We conducted two different kinds of evaluations with the proposed visualization: a heuristic evaluation and a user study. The heuristic evaluation indicates that the proposed visualization has some advantages. Visual clutter is reduced, but the visualization is still fairly compact. The mental map is preserved and cognitive load is fairly low, especially compared to animations. It should be mentioned, however, that the visualization does not scale very well. In general, it has some definite advantages compared to node-link diagrams and matrices.

The usability study yields the following results: The proposed visualization appears to be suitable for most of the described tasks. Especially, nodeCount, edgeCount, mostConnected, findNode and findLink seem to be solvable with ease while path-related tasks such as findNeighbor and findPath become more challenging. This reflects the similarity to matrix-based representations. The compactness of a matrix gives it certain advantages such as its resistance to higher density of the visualized dataset. On the other hand, the fact that the proposed visualization is less compact opens up possibilities for labeling which may facilitate reading detail information for users. The proposed visualization does not become crowded with increased density such as node-link representations do but instead grows in its horizontal size. Although only six subjects participated in the study, trends and possible usability issues were discovered. Based on these findings, some design implications were drawn.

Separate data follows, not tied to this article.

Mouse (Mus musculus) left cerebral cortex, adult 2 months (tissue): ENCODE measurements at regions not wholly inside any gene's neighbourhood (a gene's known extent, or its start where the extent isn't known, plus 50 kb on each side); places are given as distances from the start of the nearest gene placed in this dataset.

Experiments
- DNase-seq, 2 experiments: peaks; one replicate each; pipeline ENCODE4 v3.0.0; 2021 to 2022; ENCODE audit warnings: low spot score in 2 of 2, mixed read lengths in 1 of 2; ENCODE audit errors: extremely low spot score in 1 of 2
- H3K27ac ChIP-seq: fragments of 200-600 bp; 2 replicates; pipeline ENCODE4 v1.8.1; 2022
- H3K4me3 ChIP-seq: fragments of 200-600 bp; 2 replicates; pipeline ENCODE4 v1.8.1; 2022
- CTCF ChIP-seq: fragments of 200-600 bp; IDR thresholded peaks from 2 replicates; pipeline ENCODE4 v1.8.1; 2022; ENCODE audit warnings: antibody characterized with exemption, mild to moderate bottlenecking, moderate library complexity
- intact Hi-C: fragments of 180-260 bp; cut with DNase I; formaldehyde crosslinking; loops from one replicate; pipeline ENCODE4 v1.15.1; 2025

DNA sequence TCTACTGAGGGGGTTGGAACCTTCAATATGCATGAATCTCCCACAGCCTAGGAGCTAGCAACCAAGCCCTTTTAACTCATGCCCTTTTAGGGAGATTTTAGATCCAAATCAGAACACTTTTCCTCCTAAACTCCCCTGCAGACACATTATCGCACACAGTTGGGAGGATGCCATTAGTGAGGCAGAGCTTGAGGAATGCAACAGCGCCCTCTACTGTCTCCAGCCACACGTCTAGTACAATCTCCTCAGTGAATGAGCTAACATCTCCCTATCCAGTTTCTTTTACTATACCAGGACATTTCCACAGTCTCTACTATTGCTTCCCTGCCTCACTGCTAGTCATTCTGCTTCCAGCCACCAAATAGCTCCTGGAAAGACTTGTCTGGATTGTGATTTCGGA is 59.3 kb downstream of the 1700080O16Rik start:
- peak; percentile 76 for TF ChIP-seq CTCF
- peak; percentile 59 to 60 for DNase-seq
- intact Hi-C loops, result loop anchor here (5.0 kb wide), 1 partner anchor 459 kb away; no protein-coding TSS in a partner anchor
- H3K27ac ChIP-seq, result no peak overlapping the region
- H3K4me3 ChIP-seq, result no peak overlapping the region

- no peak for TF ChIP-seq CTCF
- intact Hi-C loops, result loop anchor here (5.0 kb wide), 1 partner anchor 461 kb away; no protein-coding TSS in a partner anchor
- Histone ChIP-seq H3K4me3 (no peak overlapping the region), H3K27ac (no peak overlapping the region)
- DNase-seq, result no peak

Additional view